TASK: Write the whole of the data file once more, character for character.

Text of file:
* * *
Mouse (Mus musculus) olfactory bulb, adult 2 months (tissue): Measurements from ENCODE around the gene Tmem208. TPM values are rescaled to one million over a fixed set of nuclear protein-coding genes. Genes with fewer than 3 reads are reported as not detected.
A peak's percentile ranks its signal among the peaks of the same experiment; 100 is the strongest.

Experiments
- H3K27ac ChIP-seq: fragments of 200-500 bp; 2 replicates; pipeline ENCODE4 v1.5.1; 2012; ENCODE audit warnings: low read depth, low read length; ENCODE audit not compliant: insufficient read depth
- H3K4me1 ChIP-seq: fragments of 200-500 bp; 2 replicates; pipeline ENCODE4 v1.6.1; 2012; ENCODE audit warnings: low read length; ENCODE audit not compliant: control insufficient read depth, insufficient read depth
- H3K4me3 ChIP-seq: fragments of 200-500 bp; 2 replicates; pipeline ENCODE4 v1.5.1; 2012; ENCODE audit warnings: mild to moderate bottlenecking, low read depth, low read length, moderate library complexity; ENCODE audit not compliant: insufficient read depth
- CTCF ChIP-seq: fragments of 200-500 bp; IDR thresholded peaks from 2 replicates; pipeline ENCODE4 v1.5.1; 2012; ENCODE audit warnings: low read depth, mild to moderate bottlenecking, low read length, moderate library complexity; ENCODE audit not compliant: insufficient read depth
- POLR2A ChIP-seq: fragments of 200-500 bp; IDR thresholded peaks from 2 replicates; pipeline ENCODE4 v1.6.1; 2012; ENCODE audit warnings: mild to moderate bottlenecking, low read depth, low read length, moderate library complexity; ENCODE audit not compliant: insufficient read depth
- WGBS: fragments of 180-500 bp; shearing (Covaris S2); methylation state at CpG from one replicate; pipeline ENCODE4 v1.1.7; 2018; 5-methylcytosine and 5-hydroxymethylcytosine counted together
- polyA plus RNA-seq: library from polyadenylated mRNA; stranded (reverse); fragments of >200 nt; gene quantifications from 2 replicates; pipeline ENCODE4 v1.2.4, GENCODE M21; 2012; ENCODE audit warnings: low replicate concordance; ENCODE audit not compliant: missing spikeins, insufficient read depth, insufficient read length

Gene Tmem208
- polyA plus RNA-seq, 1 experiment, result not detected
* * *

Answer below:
Mouse (Mus musculus) olfactory bulb, adult 2 months (tissue): Measurements from ENCODE around the gene Tmem208. TPM values are rescaled to one million over a fixed set of nuclear protein-coding genes. Genes with fewer than 3 reads are reported as not detected.
A peak's percentile ranks its signal among the peaks of the same experiment; 100 is the strongest.

Experiments
- H3K27ac ChIP-seq: fragments of 200-500 bp; 2 replicates; pipeline ENCODE4 v1.5.1; 2012; ENCODE audit warnings: low read depth, low read length; ENCODE audit not compliant: insufficient read depth
- H3K4me1 ChIP-seq: fragments of 200-500 bp; 2 replicates; pipeline ENCODE4 v1.6.1; 2012; ENCODE audit warnings: low read length; ENCODE audit not compliant: control insufficient read depth, insufficient read depth
- H3K4me3 ChIP-seq: fragments of 200-500 bp; 2 replicates; pipeline ENCODE4 v1.5.1; 2012; ENCODE audit warnings: mild to moderate bottlenecking, low read depth, low read length, moderate library complexity; ENCODE audit not compliant: insufficient read depth
- CTCF ChIP-seq: fragments of 200-500 bp; IDR thresholded peaks from 2 replicates; pipeline ENCODE4 v1.5.1; 2012; ENCODE audit warnings: low read depth, mild to moderate bottlenecking, low read length, moderate library complexity; ENCODE audit not compliant: insufficient read depth
- POLR2A ChIP-seq: fragments of 200-500 bp; IDR thresholded peaks from 2 replicates; pipeline ENCODE4 v1.6.1; 2012; ENCODE audit warnings: mild to moderate bottlenecking, low read depth, low read length, moderate library complexity; ENCODE audit not compliant: insufficient read depth
- WGBS: fragments of 180-500 bp; shearing (Covaris S2); methylation state at CpG from one replicate; pipeline ENCODE4 v1.1.7; 2018; 5-methylcytosine and 5-hydroxymethylcytosine counted together
- polyA plus RNA-seq: library from polyadenylated mRNA; stranded (reverse); fragments of >200 nt; gene quantifications from 2 replicates; pipeline ENCODE4 v1.2.4, GENCODE M21; 2012; ENCODE audit warnings: low replicate concordance; ENCODE audit not compliant: missing spikeins, insufficient read depth, insufficient read length

Gene Tmem208
- polyA plus RNA-seq, 1 experiment, result not detected